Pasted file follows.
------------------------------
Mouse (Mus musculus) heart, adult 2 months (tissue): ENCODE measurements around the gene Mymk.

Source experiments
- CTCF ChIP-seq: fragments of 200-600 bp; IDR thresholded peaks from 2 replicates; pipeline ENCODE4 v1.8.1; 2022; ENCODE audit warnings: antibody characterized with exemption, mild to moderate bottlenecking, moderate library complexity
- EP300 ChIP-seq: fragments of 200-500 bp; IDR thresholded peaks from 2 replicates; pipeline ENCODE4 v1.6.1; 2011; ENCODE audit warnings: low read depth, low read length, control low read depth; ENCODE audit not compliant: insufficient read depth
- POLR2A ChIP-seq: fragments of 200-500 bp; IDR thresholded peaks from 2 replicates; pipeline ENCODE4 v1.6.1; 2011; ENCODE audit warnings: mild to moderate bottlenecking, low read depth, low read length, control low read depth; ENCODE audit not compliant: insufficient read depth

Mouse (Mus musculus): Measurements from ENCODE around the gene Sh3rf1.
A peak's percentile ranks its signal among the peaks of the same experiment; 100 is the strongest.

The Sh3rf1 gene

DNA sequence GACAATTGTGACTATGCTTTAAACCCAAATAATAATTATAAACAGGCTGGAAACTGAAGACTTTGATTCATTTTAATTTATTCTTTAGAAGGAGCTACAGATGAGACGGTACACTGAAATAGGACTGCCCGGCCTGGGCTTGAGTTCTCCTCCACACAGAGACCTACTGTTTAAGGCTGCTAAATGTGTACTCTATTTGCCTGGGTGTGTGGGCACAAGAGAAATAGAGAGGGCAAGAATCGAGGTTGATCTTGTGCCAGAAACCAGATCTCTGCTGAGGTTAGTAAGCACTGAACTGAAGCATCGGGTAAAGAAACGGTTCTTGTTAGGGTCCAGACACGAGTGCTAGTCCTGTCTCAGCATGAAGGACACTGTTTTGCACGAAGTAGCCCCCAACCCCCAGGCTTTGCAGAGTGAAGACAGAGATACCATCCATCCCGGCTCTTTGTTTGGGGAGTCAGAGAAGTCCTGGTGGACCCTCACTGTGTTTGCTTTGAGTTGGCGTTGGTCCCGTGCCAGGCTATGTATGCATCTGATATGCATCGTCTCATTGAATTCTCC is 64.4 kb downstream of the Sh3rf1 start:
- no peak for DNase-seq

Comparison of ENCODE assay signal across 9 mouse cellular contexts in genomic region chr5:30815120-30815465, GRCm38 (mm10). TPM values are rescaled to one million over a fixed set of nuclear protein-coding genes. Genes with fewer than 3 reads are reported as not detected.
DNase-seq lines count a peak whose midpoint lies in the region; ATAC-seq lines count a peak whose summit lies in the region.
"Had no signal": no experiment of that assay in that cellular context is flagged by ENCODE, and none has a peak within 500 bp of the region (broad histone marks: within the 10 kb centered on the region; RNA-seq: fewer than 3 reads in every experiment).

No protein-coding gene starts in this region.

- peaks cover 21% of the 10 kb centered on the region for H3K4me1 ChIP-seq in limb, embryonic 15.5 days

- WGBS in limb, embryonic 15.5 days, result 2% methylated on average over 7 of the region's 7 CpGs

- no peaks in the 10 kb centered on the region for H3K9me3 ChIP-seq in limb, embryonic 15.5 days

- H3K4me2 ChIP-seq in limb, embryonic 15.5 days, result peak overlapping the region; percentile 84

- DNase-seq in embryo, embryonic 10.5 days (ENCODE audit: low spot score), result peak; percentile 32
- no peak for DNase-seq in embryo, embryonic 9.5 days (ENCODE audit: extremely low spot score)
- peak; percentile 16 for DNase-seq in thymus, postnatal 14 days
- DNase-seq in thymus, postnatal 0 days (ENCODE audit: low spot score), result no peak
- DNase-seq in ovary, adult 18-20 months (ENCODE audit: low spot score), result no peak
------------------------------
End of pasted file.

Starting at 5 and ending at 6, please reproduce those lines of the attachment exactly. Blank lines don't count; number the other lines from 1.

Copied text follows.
- POLR2A ChIP-seq: fragments of 200-500 bp; IDR thresholded peaks from 2 replicates; pipeline ENCODE4 v1.6.1; 2011; ENCODE audit warnings: mild to moderate bottlenecking, low read depth, low read length, control low read depth; ENCODE audit not compliant: insufficient read depth

Mouse (Mus musculus): Measurements from ENCODE around the gene Sh3rf1.